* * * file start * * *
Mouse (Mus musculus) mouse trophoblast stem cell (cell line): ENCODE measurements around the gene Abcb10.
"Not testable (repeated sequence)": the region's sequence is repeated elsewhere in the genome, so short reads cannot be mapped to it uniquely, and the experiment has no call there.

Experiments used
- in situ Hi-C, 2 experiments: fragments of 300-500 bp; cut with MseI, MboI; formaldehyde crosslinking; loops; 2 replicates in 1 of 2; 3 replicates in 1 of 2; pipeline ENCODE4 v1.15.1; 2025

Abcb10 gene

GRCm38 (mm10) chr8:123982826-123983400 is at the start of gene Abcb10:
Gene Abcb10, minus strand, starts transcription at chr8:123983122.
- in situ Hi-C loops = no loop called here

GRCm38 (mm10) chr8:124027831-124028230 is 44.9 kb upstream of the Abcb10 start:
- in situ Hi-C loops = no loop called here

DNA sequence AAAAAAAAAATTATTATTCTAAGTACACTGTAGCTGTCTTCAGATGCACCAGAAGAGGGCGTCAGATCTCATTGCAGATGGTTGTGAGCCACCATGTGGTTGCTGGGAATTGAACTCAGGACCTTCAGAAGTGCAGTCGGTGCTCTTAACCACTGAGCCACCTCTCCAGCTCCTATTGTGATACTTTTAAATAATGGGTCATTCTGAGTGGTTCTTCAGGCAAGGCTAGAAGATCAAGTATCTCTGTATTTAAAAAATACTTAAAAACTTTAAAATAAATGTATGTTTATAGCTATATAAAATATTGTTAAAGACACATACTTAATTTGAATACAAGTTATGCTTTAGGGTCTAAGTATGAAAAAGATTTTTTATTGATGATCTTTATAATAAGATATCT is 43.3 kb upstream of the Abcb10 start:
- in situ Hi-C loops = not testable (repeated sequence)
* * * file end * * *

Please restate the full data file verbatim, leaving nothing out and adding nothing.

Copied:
Mouse (Mus musculus) mouse trophoblast stem cell (cell line): ENCODE measurements around the gene Abcb10.
"Not testable (repeated sequence)": the region's sequence is repeated elsewhere in the genome, so short reads cannot be mapped to it uniquely, and the experiment has no call there.

Experiments used
- in situ Hi-C, 2 experiments: fragments of 300-500 bp; cut with MseI, MboI; formaldehyde crosslinking; loops; 2 replicates in 1 of 2; 3 replicates in 1 of 2; pipeline ENCODE4 v1.15.1; 2025

Abcb10 gene

GRCm38 (mm10) chr8:123982826-123983400 is at the start of gene Abcb10:
Gene Abcb10, minus strand, starts transcription at chr8:123983122.
- in situ Hi-C loops = no loop called here

GRCm38 (mm10) chr8:124027831-124028230 is 44.9 kb upstream of the Abcb10 start:
- in situ Hi-C loops = no loop called here

DNA sequence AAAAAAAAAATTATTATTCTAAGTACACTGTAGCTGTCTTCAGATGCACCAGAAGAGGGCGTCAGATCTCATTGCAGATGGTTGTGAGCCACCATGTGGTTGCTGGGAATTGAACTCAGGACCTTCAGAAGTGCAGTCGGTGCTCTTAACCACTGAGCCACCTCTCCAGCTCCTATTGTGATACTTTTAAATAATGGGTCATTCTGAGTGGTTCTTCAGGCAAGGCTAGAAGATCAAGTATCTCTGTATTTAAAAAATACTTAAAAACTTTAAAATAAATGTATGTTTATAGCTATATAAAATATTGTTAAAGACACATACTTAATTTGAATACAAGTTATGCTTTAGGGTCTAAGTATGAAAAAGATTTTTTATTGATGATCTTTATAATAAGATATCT is 43.3 kb upstream of the Abcb10 start:
- in situ Hi-C loops = not testable (repeated sequence)